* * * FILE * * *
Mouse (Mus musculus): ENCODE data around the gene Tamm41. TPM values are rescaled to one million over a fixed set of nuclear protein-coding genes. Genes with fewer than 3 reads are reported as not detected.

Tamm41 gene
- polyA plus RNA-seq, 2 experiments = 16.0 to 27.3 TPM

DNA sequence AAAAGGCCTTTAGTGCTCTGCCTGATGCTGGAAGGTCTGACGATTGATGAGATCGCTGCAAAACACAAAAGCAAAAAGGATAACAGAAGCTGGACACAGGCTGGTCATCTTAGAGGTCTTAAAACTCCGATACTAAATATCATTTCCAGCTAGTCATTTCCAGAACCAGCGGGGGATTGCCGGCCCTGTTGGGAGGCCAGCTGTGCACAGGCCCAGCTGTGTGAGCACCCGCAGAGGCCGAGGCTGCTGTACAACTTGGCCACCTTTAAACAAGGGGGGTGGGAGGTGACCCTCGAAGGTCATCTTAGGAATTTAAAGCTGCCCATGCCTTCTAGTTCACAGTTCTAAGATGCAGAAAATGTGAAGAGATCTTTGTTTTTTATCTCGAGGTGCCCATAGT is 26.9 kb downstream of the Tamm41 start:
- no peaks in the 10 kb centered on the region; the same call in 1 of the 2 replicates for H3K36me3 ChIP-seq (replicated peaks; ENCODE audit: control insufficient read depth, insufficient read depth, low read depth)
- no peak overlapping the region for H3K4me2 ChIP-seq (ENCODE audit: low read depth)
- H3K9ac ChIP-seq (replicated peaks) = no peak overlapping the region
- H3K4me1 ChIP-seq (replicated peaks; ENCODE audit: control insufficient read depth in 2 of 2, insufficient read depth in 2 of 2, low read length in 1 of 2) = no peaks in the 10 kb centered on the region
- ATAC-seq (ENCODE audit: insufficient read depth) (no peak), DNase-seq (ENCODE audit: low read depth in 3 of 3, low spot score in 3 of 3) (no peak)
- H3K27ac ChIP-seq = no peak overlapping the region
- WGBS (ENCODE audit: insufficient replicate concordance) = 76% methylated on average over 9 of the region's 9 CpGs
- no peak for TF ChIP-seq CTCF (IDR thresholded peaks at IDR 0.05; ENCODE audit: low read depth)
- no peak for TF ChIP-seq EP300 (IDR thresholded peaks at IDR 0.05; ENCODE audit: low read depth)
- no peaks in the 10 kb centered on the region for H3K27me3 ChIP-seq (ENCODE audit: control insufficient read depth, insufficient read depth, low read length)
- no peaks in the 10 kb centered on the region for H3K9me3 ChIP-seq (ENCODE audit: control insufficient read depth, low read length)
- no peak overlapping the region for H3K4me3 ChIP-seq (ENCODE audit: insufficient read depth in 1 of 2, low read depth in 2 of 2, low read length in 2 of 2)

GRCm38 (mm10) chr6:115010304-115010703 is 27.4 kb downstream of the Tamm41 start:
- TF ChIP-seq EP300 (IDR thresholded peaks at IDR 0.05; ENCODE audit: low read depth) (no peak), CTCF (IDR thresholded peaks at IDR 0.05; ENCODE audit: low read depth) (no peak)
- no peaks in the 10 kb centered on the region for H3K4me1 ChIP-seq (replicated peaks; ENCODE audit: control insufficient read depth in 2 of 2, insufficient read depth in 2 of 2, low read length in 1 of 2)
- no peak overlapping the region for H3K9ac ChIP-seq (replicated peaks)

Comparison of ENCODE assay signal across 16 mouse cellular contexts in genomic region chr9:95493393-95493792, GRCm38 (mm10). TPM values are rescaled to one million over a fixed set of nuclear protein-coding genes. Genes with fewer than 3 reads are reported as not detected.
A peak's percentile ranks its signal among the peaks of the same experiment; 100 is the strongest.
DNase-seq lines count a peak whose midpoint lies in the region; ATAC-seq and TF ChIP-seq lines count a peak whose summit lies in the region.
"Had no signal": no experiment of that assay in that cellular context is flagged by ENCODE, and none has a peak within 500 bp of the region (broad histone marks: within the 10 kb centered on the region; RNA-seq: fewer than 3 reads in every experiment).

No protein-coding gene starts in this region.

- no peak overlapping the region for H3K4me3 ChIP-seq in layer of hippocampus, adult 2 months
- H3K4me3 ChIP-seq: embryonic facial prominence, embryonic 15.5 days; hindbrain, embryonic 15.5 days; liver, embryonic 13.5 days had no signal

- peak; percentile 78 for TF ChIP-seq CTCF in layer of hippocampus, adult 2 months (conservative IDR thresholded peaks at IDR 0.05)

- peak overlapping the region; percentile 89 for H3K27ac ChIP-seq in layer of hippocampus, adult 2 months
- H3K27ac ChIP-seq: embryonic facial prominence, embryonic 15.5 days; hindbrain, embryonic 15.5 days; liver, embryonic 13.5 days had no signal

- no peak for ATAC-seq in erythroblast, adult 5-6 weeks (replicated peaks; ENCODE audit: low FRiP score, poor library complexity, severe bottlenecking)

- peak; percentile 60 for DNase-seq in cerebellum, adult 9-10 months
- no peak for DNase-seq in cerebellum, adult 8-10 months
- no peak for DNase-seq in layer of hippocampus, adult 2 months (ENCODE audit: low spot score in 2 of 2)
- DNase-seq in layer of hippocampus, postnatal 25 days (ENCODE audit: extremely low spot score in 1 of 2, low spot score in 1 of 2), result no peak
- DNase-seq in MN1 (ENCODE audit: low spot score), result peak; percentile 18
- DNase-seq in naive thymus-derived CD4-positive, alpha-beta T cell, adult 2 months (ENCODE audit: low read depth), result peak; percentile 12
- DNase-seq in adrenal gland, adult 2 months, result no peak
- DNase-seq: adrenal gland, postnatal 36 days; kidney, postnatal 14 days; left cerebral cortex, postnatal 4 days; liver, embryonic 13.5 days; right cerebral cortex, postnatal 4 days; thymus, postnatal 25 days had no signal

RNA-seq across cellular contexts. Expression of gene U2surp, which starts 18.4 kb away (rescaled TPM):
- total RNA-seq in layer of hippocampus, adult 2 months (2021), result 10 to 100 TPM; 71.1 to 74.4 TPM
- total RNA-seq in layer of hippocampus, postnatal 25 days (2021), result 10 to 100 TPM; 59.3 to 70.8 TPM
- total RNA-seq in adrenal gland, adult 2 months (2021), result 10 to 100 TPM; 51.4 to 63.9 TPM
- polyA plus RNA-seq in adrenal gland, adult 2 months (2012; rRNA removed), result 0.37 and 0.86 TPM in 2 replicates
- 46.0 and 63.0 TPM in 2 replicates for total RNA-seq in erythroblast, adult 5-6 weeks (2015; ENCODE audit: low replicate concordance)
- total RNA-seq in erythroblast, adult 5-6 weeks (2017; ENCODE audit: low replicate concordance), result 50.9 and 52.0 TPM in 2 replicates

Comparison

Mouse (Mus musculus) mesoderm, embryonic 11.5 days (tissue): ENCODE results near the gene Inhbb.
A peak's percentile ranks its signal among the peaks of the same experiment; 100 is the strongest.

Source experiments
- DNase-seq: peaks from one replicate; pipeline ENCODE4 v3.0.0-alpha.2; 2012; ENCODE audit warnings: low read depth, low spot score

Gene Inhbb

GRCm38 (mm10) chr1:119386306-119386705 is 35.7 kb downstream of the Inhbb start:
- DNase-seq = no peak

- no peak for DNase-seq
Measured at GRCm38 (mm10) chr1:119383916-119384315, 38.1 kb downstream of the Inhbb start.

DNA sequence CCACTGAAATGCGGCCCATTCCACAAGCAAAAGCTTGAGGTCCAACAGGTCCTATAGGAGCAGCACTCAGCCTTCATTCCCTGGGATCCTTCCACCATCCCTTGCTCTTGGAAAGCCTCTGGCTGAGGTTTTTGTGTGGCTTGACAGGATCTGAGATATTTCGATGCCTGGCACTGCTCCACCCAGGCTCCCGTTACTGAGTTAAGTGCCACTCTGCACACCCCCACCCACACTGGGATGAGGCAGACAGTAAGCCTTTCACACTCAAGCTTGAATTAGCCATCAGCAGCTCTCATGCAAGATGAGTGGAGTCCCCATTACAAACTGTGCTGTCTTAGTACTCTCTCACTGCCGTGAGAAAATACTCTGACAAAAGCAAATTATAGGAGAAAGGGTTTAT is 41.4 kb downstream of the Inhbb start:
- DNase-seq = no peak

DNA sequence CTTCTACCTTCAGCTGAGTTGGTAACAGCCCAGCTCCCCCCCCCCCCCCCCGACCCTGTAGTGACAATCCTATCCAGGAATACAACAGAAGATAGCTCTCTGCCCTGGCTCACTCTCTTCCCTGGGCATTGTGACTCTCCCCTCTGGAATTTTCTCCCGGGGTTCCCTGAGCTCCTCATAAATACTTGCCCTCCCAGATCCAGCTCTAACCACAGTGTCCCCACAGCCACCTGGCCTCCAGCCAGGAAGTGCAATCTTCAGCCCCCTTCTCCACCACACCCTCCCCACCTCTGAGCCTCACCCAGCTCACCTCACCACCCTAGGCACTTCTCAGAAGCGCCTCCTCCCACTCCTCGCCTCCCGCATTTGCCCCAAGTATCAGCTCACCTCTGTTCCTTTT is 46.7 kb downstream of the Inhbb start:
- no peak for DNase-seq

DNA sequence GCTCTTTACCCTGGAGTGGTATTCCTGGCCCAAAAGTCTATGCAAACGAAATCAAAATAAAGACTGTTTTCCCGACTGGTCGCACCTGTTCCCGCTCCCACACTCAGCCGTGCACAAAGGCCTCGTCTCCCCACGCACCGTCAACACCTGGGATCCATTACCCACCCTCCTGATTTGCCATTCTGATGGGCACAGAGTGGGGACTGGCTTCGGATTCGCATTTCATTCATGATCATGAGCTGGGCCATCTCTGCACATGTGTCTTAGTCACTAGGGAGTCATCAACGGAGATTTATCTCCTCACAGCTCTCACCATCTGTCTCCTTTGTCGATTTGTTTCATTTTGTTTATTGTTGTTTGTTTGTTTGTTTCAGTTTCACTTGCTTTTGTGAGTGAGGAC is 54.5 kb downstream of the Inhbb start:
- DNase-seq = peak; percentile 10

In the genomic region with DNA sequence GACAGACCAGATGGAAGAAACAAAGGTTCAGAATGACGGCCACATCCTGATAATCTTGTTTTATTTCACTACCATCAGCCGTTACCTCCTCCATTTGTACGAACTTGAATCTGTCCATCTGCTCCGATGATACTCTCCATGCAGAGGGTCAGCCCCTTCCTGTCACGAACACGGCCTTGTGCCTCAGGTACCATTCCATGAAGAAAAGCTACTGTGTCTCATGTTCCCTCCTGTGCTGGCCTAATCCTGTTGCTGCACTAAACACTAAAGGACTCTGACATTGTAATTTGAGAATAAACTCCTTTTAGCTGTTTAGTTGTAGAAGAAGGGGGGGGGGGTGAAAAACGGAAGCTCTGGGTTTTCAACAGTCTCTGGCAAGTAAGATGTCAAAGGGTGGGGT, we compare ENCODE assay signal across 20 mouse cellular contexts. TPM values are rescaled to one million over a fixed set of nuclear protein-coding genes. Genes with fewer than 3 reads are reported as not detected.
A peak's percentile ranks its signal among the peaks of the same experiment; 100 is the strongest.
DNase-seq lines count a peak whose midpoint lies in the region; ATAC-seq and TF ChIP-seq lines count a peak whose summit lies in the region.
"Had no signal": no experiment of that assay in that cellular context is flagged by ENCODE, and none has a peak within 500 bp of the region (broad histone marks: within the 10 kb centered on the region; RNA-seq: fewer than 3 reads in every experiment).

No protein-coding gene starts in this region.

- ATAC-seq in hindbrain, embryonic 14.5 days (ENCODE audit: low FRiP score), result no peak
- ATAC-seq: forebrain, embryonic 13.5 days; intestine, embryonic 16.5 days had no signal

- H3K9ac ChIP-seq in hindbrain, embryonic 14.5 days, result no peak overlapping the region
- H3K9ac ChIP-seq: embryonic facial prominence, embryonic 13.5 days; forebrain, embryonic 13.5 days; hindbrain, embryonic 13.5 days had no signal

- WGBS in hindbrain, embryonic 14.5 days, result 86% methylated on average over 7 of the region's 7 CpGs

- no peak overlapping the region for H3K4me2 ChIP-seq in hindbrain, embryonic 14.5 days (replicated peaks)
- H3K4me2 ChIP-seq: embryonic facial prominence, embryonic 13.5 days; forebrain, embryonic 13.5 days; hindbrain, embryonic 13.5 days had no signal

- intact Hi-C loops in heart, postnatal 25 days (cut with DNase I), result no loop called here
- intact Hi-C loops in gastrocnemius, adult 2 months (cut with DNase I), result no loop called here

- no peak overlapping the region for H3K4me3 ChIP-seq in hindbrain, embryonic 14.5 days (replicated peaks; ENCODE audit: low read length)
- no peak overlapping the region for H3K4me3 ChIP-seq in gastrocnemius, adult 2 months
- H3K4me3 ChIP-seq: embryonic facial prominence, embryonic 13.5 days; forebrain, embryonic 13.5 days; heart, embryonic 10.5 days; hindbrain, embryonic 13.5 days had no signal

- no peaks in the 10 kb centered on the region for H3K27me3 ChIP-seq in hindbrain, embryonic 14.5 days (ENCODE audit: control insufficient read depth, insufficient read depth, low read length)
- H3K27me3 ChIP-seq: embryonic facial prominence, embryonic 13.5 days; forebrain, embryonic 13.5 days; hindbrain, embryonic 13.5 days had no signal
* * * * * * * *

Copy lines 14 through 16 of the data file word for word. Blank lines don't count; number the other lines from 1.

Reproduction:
- no peaks in the 10 kb centered on the region for H3K27me3 ChIP-seq (ENCODE audit: control insufficient read depth, insufficient read depth, low read length)
- no peaks in the 10 kb centered on the region for H3K9me3 ChIP-seq (ENCODE audit: control insufficient read depth, low read length)
- no peak overlapping the region for H3K4me3 ChIP-seq (ENCODE audit: insufficient read depth in 1 of 2, low read depth in 2 of 2, low read length in 2 of 2)